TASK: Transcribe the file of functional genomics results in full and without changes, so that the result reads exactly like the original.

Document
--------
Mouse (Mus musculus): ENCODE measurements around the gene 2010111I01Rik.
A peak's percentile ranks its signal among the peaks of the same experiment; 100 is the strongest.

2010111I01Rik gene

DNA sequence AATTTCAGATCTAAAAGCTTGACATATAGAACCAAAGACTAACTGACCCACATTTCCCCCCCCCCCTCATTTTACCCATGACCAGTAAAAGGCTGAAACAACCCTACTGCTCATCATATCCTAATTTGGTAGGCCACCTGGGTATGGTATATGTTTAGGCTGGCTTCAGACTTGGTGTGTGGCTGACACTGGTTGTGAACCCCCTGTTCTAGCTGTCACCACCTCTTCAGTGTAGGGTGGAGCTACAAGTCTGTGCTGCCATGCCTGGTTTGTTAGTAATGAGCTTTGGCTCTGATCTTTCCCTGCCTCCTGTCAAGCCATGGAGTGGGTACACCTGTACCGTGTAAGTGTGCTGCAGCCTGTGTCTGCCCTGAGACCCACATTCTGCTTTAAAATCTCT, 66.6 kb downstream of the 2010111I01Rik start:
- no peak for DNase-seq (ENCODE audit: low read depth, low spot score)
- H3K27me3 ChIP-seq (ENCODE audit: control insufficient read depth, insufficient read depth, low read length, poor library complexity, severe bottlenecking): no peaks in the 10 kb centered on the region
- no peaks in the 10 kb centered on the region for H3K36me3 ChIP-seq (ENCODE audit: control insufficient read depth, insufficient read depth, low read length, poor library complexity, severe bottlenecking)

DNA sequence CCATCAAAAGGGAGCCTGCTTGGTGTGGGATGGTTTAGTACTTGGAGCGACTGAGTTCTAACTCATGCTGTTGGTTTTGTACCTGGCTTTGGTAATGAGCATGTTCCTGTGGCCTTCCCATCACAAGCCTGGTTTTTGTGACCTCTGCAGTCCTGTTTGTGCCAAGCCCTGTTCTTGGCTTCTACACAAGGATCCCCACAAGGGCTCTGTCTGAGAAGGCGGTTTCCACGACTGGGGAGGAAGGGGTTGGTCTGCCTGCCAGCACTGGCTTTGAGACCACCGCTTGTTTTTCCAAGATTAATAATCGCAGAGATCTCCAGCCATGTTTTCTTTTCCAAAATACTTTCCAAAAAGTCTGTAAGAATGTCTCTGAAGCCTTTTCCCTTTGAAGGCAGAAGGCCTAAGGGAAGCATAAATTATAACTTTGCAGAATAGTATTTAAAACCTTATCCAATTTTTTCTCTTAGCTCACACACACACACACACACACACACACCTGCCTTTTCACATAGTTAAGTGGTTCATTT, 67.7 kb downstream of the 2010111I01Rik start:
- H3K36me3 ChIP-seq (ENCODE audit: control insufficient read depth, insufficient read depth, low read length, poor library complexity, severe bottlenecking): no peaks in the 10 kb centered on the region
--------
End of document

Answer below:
Mouse (Mus musculus): ENCODE measurements around the gene 2010111I01Rik.
A peak's percentile ranks its signal among the peaks of the same experiment; 100 is the strongest.

2010111I01Rik gene

DNA sequence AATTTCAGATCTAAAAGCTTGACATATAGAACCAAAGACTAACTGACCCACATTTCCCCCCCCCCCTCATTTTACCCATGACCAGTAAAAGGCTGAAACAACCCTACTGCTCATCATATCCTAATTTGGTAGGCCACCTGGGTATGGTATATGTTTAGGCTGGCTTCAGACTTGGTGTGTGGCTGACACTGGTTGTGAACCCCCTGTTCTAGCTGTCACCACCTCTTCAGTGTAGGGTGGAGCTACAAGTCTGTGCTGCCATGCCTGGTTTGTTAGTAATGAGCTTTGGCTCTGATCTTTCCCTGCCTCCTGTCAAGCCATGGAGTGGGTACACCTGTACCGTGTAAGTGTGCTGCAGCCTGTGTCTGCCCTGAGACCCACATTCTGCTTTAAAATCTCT, 66.6 kb downstream of the 2010111I01Rik start:
- no peak for DNase-seq (ENCODE audit: low read depth, low spot score)
- H3K27me3 ChIP-seq (ENCODE audit: control insufficient read depth, insufficient read depth, low read length, poor library complexity, severe bottlenecking): no peaks in the 10 kb centered on the region
- no peaks in the 10 kb centered on the region for H3K36me3 ChIP-seq (ENCODE audit: control insufficient read depth, insufficient read depth, low read length, poor library complexity, severe bottlenecking)

DNA sequence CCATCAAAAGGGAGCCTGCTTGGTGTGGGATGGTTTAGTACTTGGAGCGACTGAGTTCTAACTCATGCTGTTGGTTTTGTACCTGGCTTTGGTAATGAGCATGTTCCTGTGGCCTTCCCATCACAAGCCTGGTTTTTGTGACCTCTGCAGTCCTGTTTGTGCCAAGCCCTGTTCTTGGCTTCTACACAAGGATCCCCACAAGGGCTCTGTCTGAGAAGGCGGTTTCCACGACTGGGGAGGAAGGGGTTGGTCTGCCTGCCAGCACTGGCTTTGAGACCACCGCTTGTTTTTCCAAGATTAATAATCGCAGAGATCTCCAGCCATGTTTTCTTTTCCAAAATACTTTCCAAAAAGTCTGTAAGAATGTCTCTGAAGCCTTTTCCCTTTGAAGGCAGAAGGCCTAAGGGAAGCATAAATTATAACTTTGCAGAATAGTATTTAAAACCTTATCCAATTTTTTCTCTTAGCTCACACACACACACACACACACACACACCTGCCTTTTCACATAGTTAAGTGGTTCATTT, 67.7 kb downstream of the 2010111I01Rik start:
- H3K36me3 ChIP-seq (ENCODE audit: control insufficient read depth, insufficient read depth, low read length, poor library complexity, severe bottlenecking): no peaks in the 10 kb centered on the region